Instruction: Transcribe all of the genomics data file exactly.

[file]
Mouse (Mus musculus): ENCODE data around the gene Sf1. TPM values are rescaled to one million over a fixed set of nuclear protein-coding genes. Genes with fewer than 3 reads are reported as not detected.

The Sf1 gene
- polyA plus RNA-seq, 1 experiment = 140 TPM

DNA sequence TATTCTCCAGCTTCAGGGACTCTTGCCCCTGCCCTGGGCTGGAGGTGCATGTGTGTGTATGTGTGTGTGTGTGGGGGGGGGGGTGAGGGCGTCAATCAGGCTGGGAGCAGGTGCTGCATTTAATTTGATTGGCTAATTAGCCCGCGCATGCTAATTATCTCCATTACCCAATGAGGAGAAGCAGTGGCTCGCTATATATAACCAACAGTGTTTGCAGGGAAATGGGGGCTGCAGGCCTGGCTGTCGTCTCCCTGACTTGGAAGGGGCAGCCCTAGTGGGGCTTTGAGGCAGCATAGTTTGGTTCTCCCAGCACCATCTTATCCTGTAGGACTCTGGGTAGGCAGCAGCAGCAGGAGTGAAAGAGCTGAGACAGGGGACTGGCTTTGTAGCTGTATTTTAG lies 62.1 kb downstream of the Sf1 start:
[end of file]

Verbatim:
Mouse (Mus musculus): ENCODE data around the gene Sf1. TPM values are rescaled to one million over a fixed set of nuclear protein-coding genes. Genes with fewer than 3 reads are reported as not detected.

The Sf1 gene
- polyA plus RNA-seq, 1 experiment = 140 TPM

DNA sequence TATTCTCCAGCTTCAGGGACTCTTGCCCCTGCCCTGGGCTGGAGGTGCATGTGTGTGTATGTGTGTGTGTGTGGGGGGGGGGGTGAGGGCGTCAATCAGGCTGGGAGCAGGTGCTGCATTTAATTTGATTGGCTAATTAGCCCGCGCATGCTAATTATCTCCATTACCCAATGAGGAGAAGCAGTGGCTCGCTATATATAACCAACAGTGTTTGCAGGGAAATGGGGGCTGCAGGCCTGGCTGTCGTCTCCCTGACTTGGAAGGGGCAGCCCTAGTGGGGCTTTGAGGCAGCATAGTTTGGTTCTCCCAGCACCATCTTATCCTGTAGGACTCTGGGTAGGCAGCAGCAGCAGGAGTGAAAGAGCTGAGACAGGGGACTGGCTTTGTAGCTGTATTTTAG lies 62.1 kb downstream of the Sf1 start: